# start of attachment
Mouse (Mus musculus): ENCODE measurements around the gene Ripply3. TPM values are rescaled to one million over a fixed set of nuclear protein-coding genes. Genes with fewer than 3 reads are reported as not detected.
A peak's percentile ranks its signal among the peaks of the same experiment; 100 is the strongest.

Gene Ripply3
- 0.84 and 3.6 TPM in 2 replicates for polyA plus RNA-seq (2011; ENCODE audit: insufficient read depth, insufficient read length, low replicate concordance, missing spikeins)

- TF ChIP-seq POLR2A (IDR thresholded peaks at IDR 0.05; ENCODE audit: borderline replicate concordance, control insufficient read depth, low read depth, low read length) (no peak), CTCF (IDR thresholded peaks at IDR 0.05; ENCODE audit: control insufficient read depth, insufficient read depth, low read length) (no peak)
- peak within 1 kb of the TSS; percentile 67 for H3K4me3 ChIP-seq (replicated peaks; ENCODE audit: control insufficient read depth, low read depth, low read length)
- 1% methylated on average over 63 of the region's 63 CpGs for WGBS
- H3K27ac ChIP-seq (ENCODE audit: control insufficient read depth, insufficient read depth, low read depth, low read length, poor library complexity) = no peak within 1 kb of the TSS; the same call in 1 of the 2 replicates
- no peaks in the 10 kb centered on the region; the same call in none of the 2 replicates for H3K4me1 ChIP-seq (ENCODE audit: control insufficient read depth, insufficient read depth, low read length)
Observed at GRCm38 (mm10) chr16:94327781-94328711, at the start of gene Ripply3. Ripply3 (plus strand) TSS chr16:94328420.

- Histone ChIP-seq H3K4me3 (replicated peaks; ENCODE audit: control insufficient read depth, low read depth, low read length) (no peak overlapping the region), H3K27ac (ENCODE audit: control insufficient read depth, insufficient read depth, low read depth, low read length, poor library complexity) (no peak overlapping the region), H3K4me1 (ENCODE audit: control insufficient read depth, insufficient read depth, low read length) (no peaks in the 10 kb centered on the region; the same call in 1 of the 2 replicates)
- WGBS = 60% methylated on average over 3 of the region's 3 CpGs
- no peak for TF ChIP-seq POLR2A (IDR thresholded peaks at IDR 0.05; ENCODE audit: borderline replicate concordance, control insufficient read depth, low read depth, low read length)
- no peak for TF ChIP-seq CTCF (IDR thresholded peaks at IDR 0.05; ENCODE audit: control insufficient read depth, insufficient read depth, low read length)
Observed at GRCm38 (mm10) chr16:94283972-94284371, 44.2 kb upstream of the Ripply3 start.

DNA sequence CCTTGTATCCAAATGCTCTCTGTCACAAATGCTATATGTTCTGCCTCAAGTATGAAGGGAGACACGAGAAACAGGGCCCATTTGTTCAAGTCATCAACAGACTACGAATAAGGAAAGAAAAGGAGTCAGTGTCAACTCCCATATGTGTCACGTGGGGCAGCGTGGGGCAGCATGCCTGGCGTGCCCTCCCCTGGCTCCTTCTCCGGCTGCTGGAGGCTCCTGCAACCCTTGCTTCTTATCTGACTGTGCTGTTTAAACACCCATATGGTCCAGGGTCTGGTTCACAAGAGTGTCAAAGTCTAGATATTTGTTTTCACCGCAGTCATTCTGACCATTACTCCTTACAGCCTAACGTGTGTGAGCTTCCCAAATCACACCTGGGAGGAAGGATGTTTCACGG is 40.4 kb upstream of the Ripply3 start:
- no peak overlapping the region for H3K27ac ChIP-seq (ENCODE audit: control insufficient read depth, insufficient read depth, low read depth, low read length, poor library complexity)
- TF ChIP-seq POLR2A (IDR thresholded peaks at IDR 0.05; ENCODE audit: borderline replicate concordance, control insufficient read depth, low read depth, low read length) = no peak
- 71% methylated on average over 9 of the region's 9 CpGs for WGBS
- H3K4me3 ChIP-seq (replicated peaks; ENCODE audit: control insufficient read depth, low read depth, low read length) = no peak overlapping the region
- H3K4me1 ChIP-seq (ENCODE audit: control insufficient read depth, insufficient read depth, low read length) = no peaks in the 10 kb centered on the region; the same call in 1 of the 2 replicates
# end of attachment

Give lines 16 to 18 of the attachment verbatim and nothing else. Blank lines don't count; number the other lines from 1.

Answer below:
DNA sequence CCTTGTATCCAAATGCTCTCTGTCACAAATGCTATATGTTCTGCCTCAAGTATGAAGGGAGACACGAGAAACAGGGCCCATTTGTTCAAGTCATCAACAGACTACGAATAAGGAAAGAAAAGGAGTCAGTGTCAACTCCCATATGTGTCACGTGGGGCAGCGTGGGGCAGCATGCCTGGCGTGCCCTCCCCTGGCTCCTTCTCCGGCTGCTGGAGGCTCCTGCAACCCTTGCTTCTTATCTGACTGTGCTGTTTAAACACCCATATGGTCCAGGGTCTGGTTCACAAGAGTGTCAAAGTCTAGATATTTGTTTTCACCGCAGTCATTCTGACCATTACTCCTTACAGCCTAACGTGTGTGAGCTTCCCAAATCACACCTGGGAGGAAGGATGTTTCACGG is 40.4 kb upstream of the Ripply3 start:
- no peak overlapping the region for H3K27ac ChIP-seq (ENCODE audit: control insufficient read depth, insufficient read depth, low read depth, low read length, poor library complexity)
- TF ChIP-seq POLR2A (IDR thresholded peaks at IDR 0.05; ENCODE audit: borderline replicate concordance, control insufficient read depth, low read depth, low read length) = no peak